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Communities join to conserve Picathartes

…Sierra Leone adopts action plan

A survey of the Western Area Peninsula Forest (WAPF) in Sierra Leone has discovered two new breeding colonies of the Vulnerable White-necked Picathartes Picathartes gymnocephalus, in addition to the 16 sites already known. The survey was part of a one-year project carried out by volunteers from the Conservation Society of Sierra Leone (CSSL, BirdLife in Sierra Leone), the University of Sierra Leone, and the government’s Forestry Division, with help from local communities. The project, funded by the Disney World Conservation Fund (DWCF), also established a network of trained wardens in villages surrounding the WAPF reserve.White-necked Picathartes is a flagship for bird and habitat conservation in Africa. Its extant population is restricted to the fragmented Upper Guinea forest in Guinea, Côte d'Ivoire, Liberia, Sierra Leone and Ghana.

In Sierra Leone, numbers are estimated at 1,400, with populations in forest reserves close to the minimum for long-term viability, and numbers are apparently stable or declining very slowly. The survey established that the number of nests in the WAPF colonies had fallen by 20 percent in the ten years from 1997 to 2007.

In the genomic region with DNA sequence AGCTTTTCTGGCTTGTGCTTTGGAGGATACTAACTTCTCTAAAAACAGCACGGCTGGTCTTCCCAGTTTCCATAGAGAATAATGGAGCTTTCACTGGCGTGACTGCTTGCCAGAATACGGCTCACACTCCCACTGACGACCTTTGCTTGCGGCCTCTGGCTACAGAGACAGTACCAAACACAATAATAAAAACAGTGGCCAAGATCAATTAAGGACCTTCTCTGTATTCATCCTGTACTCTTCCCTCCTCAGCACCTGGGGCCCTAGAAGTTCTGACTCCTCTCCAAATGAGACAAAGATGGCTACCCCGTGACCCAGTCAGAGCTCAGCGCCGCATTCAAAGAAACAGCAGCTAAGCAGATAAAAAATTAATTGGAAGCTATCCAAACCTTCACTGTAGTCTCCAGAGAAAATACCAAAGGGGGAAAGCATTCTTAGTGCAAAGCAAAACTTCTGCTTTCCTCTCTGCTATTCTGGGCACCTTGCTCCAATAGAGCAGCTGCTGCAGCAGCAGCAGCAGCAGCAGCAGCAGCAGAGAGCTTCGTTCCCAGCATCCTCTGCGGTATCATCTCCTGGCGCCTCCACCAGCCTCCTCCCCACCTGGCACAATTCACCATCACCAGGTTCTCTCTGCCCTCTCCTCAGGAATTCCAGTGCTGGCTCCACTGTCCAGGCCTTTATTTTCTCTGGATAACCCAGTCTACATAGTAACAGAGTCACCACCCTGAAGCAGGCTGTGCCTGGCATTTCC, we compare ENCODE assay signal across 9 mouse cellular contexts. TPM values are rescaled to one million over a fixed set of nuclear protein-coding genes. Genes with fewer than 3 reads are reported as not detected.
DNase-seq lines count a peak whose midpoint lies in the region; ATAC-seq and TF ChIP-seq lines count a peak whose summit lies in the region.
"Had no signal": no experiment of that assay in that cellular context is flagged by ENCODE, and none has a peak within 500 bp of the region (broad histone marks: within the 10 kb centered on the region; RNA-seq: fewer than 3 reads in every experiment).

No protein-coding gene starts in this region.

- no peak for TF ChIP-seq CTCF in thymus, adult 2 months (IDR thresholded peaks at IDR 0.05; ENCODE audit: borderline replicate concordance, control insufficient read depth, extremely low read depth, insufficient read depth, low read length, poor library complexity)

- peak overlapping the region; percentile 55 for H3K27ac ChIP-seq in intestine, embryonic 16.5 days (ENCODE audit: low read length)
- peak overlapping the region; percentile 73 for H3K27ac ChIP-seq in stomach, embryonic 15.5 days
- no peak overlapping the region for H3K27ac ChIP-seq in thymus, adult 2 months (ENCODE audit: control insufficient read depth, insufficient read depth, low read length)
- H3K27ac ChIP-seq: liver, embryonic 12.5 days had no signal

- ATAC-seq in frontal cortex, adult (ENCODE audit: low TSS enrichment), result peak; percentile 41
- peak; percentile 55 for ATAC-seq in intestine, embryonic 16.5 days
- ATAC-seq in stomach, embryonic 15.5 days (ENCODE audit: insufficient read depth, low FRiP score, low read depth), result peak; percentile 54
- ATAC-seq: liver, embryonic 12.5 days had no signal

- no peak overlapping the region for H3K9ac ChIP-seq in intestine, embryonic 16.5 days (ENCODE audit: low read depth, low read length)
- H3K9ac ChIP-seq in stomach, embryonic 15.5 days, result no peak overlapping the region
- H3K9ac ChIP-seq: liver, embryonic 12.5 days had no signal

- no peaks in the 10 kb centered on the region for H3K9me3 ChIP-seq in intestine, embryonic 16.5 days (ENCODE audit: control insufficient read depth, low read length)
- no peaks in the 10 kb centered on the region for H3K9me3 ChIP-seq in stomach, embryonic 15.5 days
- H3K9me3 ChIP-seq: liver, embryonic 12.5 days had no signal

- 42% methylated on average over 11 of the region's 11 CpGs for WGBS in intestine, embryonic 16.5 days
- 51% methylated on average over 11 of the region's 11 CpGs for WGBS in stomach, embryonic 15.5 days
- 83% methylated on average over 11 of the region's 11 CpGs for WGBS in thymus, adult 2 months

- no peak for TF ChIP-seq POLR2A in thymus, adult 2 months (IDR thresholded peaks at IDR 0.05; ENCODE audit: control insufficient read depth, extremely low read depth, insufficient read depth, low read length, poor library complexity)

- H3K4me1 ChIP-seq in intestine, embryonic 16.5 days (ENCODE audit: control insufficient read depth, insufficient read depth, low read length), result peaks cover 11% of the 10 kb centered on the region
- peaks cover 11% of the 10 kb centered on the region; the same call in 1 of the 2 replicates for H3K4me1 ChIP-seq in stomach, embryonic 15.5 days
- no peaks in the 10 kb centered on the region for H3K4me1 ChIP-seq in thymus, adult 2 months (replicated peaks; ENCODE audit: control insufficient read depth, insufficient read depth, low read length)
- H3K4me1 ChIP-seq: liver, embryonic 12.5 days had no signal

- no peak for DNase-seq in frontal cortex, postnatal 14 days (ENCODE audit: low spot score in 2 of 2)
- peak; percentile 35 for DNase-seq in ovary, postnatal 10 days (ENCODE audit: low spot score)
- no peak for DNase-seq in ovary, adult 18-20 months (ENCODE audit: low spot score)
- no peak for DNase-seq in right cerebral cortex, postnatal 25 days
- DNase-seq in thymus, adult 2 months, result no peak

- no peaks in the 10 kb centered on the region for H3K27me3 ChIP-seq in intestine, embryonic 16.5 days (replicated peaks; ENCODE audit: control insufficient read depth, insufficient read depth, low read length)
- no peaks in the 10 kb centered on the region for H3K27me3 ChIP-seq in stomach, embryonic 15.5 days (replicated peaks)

Much of the project work was carried out by members of one of Africa’s longest established Site Support Groups, PAGE, the Peninsula Action Group for the Environment. “This group commands considerable respect and recognition among the local communities,” said CSSL volunteer Arnold Okoni-Williams. “Through PAGE’s influence and facilitation, the project team was able to plan and execute project activities with minimal difficulty at all village levels.”A number of awareness-raising seminars and training sessions were held in the villages around the WAPF, which Okoni-Williams says has resulted in a common understanding and a strong commitment to conserve the species and its forest home.

The major achievements of the project include:

A complete database with details of geographic locations and ecological status of the 18 known sites, and population data. This is being used for monitoring and management purposes.
A wardening system around all known Picathartes colonies through a network of trained SSG members in 11 communities around the forest reserve.
Over 1,000 local people are now aware of the status and conservation needs of the White-necked Picathartes through village seminars, posters and brochures, and radio programmes.
Capacity of the project team, PAGE and local communities have been enhanced for sustainable site-level conservation initiatives.“We are grateful to DWCF for their timely intervention to contribute to saving one the most isolated populations of White-necked Picathartes, for the sake of posterity and overall global biodiversity conservation,” Okoni-Williams added. “We continue to rely on their support on this and other potential conservation programmes in the future.”

The ‘International Action Plan for White-necked Picathartes’, developed by the BirdLife International Africa Partnership, sets out to address the conservation needs of the species through habitat protection and local partnership development, with the ultimate aim of stabilizing and/or increasing the population among range states.

4th July 2014